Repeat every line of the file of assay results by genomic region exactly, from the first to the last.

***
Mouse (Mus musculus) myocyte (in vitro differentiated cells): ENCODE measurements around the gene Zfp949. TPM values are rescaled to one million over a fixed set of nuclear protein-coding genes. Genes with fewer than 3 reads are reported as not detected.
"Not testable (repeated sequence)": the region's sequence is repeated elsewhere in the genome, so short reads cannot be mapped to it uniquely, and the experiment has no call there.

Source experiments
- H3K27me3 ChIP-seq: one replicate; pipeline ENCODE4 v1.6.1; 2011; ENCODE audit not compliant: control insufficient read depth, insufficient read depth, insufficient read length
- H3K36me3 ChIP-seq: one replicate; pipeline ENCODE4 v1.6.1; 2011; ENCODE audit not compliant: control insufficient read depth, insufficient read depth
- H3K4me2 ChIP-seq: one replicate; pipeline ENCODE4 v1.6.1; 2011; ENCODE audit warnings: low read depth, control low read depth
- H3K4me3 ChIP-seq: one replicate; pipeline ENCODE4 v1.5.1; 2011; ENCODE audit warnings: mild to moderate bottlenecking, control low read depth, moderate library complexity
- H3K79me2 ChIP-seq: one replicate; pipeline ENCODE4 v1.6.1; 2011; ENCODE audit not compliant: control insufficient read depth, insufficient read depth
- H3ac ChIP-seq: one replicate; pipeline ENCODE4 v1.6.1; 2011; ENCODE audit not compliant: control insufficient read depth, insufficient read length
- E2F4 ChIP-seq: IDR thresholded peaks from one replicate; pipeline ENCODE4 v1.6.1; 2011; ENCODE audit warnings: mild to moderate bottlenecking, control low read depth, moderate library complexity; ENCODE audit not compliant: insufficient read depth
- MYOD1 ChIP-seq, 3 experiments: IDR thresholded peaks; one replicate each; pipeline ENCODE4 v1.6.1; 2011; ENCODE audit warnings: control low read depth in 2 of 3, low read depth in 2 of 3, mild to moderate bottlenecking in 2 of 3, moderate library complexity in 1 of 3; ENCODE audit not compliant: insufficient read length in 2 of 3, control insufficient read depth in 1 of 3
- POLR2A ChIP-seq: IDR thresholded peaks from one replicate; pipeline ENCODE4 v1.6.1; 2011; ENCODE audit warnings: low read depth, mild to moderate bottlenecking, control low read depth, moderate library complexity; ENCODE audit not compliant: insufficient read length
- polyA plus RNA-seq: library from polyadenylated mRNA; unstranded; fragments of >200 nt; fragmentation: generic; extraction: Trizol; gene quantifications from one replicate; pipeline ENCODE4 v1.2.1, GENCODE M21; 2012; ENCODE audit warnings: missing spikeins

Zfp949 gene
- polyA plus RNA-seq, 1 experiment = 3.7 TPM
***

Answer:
Mouse (Mus musculus) myocyte (in vitro differentiated cells): ENCODE measurements around the gene Zfp949. TPM values are rescaled to one million over a fixed set of nuclear protein-coding genes. Genes with fewer than 3 reads are reported as not detected.
"Not testable (repeated sequence)": the region's sequence is repeated elsewhere in the genome, so short reads cannot be mapped to it uniquely, and the experiment has no call there.

Source experiments
- H3K27me3 ChIP-seq: one replicate; pipeline ENCODE4 v1.6.1; 2011; ENCODE audit not compliant: control insufficient read depth, insufficient read depth, insufficient read length
- H3K36me3 ChIP-seq: one replicate; pipeline ENCODE4 v1.6.1; 2011; ENCODE audit not compliant: control insufficient read depth, insufficient read depth
- H3K4me2 ChIP-seq: one replicate; pipeline ENCODE4 v1.6.1; 2011; ENCODE audit warnings: low read depth, control low read depth
- H3K4me3 ChIP-seq: one replicate; pipeline ENCODE4 v1.5.1; 2011; ENCODE audit warnings: mild to moderate bottlenecking, control low read depth, moderate library complexity
- H3K79me2 ChIP-seq: one replicate; pipeline ENCODE4 v1.6.1; 2011; ENCODE audit not compliant: control insufficient read depth, insufficient read depth
- H3ac ChIP-seq: one replicate; pipeline ENCODE4 v1.6.1; 2011; ENCODE audit not compliant: control insufficient read depth, insufficient read length
- E2F4 ChIP-seq: IDR thresholded peaks from one replicate; pipeline ENCODE4 v1.6.1; 2011; ENCODE audit warnings: mild to moderate bottlenecking, control low read depth, moderate library complexity; ENCODE audit not compliant: insufficient read depth
- MYOD1 ChIP-seq, 3 experiments: IDR thresholded peaks; one replicate each; pipeline ENCODE4 v1.6.1; 2011; ENCODE audit warnings: control low read depth in 2 of 3, low read depth in 2 of 3, mild to moderate bottlenecking in 2 of 3, moderate library complexity in 1 of 3; ENCODE audit not compliant: insufficient read length in 2 of 3, control insufficient read depth in 1 of 3
- POLR2A ChIP-seq: IDR thresholded peaks from one replicate; pipeline ENCODE4 v1.6.1; 2011; ENCODE audit warnings: low read depth, mild to moderate bottlenecking, control low read depth, moderate library complexity; ENCODE audit not compliant: insufficient read length
- polyA plus RNA-seq: library from polyadenylated mRNA; unstranded; fragments of >200 nt; fragmentation: generic; extraction: Trizol; gene quantifications from one replicate; pipeline ENCODE4 v1.2.1, GENCODE M21; 2012; ENCODE audit warnings: missing spikeins

Zfp949 gene
- polyA plus RNA-seq, 1 experiment = 3.7 TPM